Edge Computing A-Z: A Quick Guide

With huge amounts of data being stored and transmitted today, the need for efficient ways to process and store this data is becoming increasingly important. This is where edge computing comes in – we can improve performance and reduce latency by providing processing power and storage closer to the sources of data generation. Edge computing can help us meet our ever-growing data needs while reducing costs. This blog discusses the importance of edge computing, its pros and cons.

What is edge computing?

Edge computing is a distributed computing paradigm that brings computation and data storage closer to where it is needed to improve response times and save bandwidth.

It’s about placing resources physically closer to users or devices — at the “edge” of the network — rather than in centralized data centers. Edge computing can be used in conjunction with fog computing, which extends cloud computing capabilities to the edge of the network.

Edge computing examples

There are many potential applications for edge computing, including the following:

Connected Cars: Mobile edge computing can be used to process data from onboard sensors in real time, enabling features such as autonomous driving and real-time traffic monitoring. Industrial Internet of Things (IIoT): Edge network computing can be used to collect and process data from industrial sensors and machines in real time, enabling predictive maintenance and improved process control. 5G: Cloud edge computing will be crucial to enable the to support the high bandwidth and low latency requirements of 5G networks.Importance of Edge Computing

Edge computing can help improve many aspects of an organization:

The primary meaning of edge computing is to reduce latency and improve performance by bringing computation and data storage closer to the devices and users who need it, sending it over the network to centralized servers. Edge computing can be used in conjunction with other distributed computing models such as cloud edge computing and fog computing. When these models are used together, they can create a more flexible and scalable system that can better handle the demands of modern applications. How does it work?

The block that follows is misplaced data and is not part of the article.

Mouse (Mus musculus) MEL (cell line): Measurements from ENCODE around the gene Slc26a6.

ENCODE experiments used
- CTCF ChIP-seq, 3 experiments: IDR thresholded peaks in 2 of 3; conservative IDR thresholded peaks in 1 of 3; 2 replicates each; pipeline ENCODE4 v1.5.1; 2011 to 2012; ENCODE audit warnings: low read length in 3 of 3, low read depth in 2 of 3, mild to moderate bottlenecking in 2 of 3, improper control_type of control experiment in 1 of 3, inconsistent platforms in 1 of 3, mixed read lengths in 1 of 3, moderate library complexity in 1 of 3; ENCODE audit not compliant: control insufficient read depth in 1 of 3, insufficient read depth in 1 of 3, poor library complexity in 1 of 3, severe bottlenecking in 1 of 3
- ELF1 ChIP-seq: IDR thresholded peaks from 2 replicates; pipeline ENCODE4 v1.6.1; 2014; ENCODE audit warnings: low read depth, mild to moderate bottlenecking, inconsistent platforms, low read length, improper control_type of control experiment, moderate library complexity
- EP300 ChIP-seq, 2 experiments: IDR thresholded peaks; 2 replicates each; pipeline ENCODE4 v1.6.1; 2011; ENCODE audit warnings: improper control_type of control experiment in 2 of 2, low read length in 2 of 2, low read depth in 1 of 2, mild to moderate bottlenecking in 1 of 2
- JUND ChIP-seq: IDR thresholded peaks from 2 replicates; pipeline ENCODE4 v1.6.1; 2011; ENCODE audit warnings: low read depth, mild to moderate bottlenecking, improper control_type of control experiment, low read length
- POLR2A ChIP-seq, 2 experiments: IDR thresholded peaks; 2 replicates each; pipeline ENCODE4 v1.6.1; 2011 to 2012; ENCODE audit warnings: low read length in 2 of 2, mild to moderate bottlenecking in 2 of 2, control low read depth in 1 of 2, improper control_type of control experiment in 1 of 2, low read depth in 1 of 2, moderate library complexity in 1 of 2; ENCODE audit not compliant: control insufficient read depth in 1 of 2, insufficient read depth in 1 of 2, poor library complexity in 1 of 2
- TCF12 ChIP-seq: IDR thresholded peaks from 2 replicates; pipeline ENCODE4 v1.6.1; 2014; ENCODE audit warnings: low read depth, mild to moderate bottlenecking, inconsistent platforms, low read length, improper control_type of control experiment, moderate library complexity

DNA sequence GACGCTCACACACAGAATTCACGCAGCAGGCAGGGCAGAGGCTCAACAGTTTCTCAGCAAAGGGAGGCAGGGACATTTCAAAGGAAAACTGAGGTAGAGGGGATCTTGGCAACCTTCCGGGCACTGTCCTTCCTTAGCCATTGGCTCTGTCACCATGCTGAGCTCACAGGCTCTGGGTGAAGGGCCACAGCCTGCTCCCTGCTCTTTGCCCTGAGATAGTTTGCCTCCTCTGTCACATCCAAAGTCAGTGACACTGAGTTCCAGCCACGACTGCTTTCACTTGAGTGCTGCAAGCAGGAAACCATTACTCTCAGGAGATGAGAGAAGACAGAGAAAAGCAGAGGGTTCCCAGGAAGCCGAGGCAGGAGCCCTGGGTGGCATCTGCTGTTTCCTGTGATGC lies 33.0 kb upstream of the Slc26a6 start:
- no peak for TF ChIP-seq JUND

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Edge computing can be viewed as a complement or extension of cloud computing, the main difference being that edge computing performs these calculations and stores this data locally rather than in a central location.

Edge network computing nodes are often located at the “edge” of networks, meaning they are close to the devices that generate the data. These nodes can be deployed on-premises or in a colocation facility. They can also be embedded in devices such as routers, switches, and smart sensors.

The data generated by these devices is then processed and stored locally at the edge node. This data can be analyzed in real time or transmitted to a central location for further processing.

What are the benefits of edge computing?

The following are just a few of the benefits of edge computing:

Increased efficiency: Edge computing can make networks more efficient. When data is processed at the edge, only the data needed is sent to the central site instead of sending and filtering all data to the central site. Security Improvements: Cloud edge computing can also improve security. By processing data locally, sensitive data can be kept within the network and away from potential threats. Latency Reduction: Edge computing can help reduce latency. Processing data at the edge of the network, close to the data source, means data doesn’t have to be sent back and forth to a central location, which can take time. What are the disadvantages of edge computing?